Here are some songs I love to Karaoke. Languages - Chinese (Cantonese and Mandarin), English, Hindi, Korean. The ones in Chinese have been translated into Hanyu Pin Yin or Kantonglish. So it doesn't really matter if you cannot read Chinese, Hindi, Korean - YOU CAN STILL SING! If you have any special requests for translation, leave me a comment.

Tuesday, March 22, 2005

Sing K and the art of writing Kantonglish – Part I

For the innocent, unsuspecting people:

Sing K = Sing Karaoke
Kantonglish = Cantonese songs written in English [different from Cantonglish which is a form of Chinglish which stands for Chinese + English (spoken and written)] purely for the sake of Karaoke. Invented by AD and BK.

Back ground
I was introduced to the local style of singing K (popularly known as sing K or K) sometime in 2002. I did try my hand at some very old English classics which did not go down that well with even the old people. And NO, hahaha, my singing was not that bad. It’s just that they were less popular with the crowd. Why did I pick them? Well, the K bars have a very old and unpopular list of English songs. And most of them are renditions by popular local stars with care thrown to the wind for continuity of lyrics and tune. Classic case – American Pie by Leslie Cheung. Leslie by his own right was a big star. And still sells. But what he did to that lovely Don Mclean song forced Madonna to come out with her own version. (I am just guessing this and no offence meant to either parties)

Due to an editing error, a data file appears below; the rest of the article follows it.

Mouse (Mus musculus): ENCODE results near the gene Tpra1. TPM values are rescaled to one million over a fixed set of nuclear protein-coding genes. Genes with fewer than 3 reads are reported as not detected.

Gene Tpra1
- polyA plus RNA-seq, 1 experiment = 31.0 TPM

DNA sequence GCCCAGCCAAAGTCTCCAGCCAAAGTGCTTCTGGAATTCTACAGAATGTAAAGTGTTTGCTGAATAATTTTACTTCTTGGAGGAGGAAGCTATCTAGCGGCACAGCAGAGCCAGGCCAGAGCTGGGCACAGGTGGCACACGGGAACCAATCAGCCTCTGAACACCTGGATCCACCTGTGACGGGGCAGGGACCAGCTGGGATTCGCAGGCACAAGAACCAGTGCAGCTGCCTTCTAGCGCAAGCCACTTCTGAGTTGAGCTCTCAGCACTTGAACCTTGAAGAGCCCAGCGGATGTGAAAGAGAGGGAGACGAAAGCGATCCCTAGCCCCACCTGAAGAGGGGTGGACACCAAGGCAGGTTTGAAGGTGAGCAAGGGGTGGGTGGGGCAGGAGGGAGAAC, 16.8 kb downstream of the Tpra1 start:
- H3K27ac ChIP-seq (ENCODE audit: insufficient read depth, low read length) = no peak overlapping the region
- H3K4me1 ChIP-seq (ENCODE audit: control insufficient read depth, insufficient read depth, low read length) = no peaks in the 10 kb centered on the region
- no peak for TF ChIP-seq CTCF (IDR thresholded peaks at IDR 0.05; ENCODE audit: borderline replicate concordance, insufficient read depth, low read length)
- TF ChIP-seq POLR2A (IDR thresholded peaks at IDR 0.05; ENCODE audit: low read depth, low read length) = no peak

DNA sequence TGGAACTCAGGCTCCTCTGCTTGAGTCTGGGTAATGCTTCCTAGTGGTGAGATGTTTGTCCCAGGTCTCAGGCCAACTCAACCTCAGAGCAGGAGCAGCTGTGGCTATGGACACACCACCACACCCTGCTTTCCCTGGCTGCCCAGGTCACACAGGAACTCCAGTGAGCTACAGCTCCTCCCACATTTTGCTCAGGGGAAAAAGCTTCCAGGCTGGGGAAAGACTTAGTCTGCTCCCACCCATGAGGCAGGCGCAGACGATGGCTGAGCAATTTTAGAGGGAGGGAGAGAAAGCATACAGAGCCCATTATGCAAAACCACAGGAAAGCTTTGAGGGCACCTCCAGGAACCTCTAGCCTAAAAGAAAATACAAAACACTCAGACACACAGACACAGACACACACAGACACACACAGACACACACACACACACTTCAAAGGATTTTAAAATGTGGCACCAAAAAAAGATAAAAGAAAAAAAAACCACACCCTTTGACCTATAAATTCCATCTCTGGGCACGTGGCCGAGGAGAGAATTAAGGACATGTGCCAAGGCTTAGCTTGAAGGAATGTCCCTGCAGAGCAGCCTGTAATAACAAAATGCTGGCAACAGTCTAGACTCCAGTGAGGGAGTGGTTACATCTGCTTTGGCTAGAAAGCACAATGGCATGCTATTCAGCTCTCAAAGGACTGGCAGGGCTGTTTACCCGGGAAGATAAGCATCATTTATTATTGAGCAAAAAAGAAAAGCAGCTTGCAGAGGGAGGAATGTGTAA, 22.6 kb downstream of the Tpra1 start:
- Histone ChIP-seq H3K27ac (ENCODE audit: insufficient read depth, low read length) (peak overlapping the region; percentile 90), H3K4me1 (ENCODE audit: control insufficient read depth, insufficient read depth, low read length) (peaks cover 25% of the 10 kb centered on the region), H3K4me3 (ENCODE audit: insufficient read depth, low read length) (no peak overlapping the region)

Back to the story now. My visits to the K became more frequent as my younger colleagues often invited me to join them…;-) that was until we decided to form a K-lunch club and I invited them. Why K-lunch?
Simple. The K-chains (like Red Box, Green Box, Neway) charge lesser and offer lunch in the package than how they rip us off in the evenings especially on weekends…And it was great to get away from the stress during a weekday, have lunch with friends and sing K for 1 hour.
Since, English was not a wide choice and I ended up doing solo most of the time, I began to enjoy others’ singing more and stopped singing in English for sometime….just like a lull before a storm….that is until GW (I am going to use initials here since I have not taken permission from them to print their names yet) asked me to join in on his favourite Eason song on YW’s birthday k-lunch party. I was encouraged to sing the ‘re do so’ part which is what it is – re do so (as in do re me). And it went well with the public.
I knew that to enjoy more I would have to sing with the others. And to sing with the others I would need to know how to sing local songs.
They were all happy that I enjoyed that part of the song…but it was getting boring singing the same part every time…especially when the lead singer (read GW) did not want to sing it anymore…so I had to do what I did do….and it is not my fault…

Continued in ….Sing K and the art of writing Kantonglish – Part II